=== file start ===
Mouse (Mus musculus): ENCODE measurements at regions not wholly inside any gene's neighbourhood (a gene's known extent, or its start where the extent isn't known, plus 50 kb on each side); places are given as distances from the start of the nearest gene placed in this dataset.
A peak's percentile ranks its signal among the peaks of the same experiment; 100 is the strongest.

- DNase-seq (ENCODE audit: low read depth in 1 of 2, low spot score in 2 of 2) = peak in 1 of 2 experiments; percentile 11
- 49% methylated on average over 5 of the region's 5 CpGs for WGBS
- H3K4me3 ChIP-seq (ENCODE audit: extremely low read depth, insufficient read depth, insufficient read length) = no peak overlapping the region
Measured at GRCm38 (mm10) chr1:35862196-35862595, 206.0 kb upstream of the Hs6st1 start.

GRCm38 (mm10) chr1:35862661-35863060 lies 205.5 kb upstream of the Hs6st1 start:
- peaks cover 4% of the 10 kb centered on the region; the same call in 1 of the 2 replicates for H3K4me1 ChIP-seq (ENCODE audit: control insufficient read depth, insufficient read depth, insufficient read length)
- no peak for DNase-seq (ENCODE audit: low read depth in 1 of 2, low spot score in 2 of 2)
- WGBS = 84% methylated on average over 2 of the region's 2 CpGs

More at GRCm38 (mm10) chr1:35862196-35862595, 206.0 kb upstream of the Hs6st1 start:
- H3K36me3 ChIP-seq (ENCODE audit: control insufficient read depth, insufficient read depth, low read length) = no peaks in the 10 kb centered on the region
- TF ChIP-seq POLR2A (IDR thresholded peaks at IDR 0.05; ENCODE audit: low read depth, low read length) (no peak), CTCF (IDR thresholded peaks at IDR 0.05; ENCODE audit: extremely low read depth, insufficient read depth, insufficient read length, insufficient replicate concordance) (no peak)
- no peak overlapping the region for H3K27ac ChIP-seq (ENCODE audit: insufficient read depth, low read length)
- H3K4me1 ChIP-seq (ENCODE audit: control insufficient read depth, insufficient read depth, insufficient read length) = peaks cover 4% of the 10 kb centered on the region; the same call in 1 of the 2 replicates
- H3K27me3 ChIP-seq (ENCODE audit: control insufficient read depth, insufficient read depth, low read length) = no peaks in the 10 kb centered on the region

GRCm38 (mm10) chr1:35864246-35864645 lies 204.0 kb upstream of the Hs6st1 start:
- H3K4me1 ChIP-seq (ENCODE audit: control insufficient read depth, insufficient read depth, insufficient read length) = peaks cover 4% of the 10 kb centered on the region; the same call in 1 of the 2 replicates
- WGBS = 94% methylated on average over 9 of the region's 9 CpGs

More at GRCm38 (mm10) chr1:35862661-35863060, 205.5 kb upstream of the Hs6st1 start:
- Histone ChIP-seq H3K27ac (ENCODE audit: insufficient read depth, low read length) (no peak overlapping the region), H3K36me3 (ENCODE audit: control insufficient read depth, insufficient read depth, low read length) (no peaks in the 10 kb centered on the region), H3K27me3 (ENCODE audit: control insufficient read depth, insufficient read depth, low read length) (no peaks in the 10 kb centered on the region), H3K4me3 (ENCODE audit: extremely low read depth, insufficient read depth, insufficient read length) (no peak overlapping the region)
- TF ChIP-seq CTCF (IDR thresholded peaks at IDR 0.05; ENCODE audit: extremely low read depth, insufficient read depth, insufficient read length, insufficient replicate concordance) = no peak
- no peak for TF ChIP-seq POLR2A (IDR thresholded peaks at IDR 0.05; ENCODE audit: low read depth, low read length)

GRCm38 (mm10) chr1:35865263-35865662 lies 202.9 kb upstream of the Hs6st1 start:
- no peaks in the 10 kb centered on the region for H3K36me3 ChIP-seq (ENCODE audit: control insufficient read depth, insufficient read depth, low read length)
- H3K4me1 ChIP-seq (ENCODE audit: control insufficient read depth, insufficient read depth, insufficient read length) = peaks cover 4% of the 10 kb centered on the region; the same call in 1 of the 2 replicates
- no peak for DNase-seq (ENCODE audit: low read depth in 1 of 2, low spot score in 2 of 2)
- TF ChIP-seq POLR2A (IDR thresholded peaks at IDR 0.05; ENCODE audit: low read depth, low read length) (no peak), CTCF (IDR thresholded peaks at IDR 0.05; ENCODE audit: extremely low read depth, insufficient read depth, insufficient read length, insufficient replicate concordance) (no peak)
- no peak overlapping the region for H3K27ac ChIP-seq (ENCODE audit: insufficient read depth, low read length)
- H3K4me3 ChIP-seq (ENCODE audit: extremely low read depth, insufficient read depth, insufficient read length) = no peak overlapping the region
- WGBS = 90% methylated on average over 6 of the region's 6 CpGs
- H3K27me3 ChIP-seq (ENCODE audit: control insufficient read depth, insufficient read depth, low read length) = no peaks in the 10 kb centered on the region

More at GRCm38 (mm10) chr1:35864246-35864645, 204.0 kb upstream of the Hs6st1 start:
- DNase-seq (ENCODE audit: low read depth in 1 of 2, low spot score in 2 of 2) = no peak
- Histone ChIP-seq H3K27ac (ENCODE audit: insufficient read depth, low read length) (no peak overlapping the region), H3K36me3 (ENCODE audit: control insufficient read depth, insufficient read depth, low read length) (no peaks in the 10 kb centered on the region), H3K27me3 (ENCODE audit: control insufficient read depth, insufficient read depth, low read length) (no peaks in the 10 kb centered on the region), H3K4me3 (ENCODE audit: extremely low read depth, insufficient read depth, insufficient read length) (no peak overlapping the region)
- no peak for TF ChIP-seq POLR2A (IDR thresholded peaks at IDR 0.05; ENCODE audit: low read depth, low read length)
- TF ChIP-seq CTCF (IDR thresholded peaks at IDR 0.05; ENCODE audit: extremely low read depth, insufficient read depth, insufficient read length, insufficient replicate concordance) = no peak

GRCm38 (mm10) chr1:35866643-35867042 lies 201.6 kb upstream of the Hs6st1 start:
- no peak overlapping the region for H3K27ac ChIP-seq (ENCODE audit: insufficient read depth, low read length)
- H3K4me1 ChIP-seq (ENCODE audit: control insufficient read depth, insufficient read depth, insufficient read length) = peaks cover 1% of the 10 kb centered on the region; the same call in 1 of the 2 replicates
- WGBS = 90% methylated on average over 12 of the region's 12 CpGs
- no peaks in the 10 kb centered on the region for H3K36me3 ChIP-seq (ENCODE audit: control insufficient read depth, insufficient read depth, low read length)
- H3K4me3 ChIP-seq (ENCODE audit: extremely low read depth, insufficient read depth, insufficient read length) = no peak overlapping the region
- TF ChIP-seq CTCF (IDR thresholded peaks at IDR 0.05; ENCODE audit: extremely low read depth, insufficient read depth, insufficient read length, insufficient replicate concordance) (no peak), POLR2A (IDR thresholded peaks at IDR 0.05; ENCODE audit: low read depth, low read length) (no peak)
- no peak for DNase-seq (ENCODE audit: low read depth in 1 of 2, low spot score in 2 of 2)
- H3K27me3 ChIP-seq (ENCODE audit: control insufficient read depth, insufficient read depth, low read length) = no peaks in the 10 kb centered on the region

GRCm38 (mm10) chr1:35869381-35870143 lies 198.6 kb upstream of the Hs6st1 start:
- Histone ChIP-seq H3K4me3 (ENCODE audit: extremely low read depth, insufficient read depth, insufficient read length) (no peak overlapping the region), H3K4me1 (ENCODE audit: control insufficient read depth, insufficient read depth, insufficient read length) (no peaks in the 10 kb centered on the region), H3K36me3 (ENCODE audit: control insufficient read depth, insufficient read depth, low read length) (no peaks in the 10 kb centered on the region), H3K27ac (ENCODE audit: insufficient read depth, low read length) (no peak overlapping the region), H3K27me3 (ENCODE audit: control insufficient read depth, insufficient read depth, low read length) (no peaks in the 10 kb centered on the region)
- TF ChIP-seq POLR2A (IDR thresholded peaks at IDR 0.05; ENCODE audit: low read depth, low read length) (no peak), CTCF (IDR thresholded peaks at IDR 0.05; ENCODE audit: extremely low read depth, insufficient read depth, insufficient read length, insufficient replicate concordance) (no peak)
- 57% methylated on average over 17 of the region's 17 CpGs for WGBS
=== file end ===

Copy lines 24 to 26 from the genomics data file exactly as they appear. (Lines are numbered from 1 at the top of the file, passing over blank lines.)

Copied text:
GRCm38 (mm10) chr1:35865263-35865662 lies 202.9 kb upstream of the Hs6st1 start:
- no peaks in the 10 kb centered on the region for H3K36me3 ChIP-seq (ENCODE audit: control insufficient read depth, insufficient read depth, low read length)
- H3K4me1 ChIP-seq (ENCODE audit: control insufficient read depth, insufficient read depth, insufficient read length) = peaks cover 4% of the 10 kb centered on the region; the same call in 1 of the 2 replicates